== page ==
Highlights from the American Public Health Association Annual Meeting – Health & Medicine Policy Research Group

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Highlights from the American Public Health Association Annual Meeting

November 19, 2018 Written By: Health & Medicine Policy Research Group (HMPRG)

We’re pleased to share reflections and highlights from Health & Medicine staff who attended the meeting:

From Nov. 10-14th, many of our staff and board–seen here at the Activists Dinner–attended the American Public Health Association’s (APHA’s) annual meeting in San Diego.

Margie Schaps, Executive Director:

Margie with Daniel Ellsberg

I came back energized from the APHA conference this year! A couple of highlights for me include:

I was delighted to have had the privilege of hearing two talks by Daniel Elsberg, most famous for leaking the Pentagon Papers and working to stop the buildup of nuclear bombs in the U.S. and across the globe. Now almost 90 years old, Elsberg was both eloquent and inspiring in his recall of history and his calls for courageous acts now in the face of threats to health, the environment and the very underpinnings of a democratic society.

I was also inspired by a talk about addressing the opioid crisis. One speaker, the director of the state public health department in Alaska focused on issues that Health & Medicine is deeply engaged in right now, including the importance of reducing stigma around drug use by not viewing it as a criminal justice issue and a moral failing. The need to take a harm reduction and public health approach to drug addiction is the only way to adequately address this problem. The Director reported that they believe that most substance use can be attributed to childhood, collective, and community adversity. Other speakers talked about the new HR6 that just passed in the U.S. congress that authorizes grant programs and law enforcement to address the opioid crisis; however the bill is funded  and does not address prevention to any significant degree.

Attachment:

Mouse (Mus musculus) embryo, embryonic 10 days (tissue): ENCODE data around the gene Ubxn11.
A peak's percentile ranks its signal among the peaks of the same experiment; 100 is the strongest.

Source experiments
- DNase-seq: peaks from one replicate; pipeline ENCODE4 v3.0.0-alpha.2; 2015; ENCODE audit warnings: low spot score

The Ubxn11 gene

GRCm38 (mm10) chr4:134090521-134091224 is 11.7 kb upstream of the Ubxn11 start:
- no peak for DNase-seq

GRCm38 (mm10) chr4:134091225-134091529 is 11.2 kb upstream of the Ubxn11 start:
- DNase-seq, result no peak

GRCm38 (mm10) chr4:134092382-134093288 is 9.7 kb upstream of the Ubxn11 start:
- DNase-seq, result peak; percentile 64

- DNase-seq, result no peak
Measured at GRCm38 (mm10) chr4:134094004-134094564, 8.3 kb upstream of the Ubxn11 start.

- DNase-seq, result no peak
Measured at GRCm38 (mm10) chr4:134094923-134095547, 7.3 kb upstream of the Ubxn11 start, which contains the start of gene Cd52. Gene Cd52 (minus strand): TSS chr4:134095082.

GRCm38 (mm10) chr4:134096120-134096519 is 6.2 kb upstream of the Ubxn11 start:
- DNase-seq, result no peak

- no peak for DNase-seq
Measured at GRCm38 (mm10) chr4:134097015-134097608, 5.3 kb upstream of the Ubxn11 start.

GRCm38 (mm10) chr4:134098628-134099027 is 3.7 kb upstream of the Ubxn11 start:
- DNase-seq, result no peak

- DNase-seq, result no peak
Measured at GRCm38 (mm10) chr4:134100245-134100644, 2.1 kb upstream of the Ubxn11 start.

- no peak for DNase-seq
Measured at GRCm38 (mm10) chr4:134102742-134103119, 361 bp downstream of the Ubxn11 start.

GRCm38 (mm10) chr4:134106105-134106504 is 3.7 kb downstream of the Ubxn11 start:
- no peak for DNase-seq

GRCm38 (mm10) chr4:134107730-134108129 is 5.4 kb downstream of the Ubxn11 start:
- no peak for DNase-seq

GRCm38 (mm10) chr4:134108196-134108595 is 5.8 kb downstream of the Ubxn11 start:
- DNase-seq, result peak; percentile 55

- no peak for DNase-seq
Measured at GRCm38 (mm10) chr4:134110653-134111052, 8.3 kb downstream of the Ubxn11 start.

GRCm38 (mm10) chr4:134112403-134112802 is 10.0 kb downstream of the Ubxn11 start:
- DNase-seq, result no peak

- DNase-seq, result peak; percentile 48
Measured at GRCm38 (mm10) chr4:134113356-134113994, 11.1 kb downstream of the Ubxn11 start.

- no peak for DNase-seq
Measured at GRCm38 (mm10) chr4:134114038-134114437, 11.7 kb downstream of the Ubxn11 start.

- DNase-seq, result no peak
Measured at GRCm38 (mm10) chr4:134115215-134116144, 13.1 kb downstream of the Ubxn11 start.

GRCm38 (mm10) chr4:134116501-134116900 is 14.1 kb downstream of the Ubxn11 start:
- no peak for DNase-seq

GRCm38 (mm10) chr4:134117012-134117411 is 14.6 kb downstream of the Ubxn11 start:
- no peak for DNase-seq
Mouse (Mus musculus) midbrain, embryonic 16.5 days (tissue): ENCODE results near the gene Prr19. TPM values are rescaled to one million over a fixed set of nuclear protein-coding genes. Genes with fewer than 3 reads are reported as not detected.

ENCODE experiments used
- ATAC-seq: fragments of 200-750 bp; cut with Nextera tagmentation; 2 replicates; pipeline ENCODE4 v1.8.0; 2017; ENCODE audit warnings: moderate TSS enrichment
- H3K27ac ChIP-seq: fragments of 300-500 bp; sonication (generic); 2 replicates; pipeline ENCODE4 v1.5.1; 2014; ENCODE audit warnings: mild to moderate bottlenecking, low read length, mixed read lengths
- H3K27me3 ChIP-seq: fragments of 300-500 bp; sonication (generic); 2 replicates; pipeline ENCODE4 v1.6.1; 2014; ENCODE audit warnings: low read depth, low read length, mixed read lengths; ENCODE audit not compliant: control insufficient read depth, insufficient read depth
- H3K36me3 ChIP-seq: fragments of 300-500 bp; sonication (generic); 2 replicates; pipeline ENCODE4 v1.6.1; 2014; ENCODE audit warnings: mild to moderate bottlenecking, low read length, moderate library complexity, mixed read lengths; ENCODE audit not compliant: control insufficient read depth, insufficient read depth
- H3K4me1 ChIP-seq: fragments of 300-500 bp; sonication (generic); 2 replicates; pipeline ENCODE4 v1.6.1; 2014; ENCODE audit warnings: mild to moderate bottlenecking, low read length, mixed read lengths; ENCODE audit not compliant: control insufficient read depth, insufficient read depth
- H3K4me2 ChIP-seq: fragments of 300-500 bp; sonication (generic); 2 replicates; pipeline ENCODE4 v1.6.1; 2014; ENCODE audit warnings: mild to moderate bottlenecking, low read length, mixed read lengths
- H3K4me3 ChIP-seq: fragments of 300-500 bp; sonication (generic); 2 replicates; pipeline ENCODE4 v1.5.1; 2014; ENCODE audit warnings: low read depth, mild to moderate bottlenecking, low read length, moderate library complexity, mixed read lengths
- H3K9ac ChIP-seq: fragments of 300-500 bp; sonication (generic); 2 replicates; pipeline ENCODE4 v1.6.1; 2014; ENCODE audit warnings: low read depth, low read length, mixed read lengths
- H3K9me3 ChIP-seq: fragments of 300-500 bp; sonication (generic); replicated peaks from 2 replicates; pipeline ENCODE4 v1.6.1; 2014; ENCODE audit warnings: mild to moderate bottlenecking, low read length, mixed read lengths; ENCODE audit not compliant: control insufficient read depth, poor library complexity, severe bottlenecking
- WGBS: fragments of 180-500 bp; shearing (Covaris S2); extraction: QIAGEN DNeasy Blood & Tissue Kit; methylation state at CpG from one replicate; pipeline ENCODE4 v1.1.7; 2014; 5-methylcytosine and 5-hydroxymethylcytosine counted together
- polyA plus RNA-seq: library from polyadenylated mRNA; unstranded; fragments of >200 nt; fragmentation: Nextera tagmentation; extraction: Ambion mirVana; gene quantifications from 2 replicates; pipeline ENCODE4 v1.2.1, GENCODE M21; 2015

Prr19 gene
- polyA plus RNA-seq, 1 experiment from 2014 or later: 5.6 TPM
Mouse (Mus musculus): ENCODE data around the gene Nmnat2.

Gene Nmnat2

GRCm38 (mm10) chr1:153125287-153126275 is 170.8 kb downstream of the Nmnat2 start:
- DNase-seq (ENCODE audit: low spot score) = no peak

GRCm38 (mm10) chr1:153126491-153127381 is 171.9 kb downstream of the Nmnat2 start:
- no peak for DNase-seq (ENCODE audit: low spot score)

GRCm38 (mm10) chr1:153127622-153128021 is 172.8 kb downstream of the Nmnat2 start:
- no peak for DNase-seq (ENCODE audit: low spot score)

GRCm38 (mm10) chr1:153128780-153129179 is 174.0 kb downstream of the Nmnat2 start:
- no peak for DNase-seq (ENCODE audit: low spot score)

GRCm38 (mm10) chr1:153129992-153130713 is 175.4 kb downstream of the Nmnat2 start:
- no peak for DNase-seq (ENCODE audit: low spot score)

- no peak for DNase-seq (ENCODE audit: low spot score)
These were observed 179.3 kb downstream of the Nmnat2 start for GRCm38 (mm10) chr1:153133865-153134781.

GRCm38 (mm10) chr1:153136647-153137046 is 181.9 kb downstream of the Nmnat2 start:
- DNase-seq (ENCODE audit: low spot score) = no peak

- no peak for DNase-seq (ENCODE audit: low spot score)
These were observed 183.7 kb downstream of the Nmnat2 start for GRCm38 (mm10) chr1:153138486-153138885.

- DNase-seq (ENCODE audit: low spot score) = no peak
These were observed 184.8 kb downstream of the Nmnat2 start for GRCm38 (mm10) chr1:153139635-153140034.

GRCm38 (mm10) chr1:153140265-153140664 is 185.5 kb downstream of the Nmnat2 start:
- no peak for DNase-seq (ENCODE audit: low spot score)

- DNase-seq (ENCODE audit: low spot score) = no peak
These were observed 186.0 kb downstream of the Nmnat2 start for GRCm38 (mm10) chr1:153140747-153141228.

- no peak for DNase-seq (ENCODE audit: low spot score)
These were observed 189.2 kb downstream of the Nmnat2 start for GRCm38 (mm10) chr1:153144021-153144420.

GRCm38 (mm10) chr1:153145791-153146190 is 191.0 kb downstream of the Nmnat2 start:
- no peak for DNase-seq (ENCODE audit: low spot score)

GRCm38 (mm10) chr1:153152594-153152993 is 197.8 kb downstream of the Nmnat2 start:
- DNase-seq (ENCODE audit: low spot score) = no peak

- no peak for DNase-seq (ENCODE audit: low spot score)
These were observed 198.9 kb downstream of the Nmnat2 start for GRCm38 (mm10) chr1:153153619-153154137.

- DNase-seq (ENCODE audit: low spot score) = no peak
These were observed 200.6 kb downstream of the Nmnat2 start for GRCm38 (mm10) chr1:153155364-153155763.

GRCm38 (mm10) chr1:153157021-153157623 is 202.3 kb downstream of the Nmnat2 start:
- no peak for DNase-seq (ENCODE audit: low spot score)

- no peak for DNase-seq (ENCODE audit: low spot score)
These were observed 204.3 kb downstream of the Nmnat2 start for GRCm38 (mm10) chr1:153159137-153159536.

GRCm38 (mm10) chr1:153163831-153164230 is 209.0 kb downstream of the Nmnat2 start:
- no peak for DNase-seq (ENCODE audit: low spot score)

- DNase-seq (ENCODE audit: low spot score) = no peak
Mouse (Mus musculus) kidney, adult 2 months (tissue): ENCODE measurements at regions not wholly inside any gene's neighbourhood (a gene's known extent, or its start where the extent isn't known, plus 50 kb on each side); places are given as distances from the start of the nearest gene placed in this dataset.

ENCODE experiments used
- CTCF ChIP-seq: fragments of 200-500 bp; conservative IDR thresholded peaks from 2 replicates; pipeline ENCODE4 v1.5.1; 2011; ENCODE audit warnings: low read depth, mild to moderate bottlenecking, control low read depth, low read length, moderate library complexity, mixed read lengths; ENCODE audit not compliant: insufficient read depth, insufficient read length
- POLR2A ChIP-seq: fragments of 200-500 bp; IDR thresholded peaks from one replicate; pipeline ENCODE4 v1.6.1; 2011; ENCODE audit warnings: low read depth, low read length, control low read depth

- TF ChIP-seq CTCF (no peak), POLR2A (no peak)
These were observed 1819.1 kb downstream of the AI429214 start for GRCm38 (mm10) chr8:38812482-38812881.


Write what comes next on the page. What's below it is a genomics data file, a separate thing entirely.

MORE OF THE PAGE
Dr. David Williams of the Harvard School of Public Health gave an extraordinary talk showing the parallels between the federal cuts to public health and their impact from the 1980’s to current attacks and cuts. The importance of history as lessons for the present could not have been clearer. He showed the direct link of cuts to AFDC, Medicare deductible increases, WIC funding cuts, and more to increases in the numbers of women who did not get prenatal care, the number of children who lost reduced school lunch, increases in anemia in pregnancy, increases in infant mortality in poor areas, elevated blood lead levels in children, and of course the beginning of the dramatic widening of the income gap that continues to this day. He agreed to share his powerful slides with us, so look for an announcement soon about a discussion (hopefully with him) about these issues.

And finally I want to give a shout out to Wesley Epplin and Tiffany Ford for their presentation and leadership of a discussion around the work Health & Medicine completed in 2017 looking at the impact of the ACA and state health reform on the healthcare safety net. Their work elucidated significant policy and philanthropic opportunities for local advocates and others across the U.S.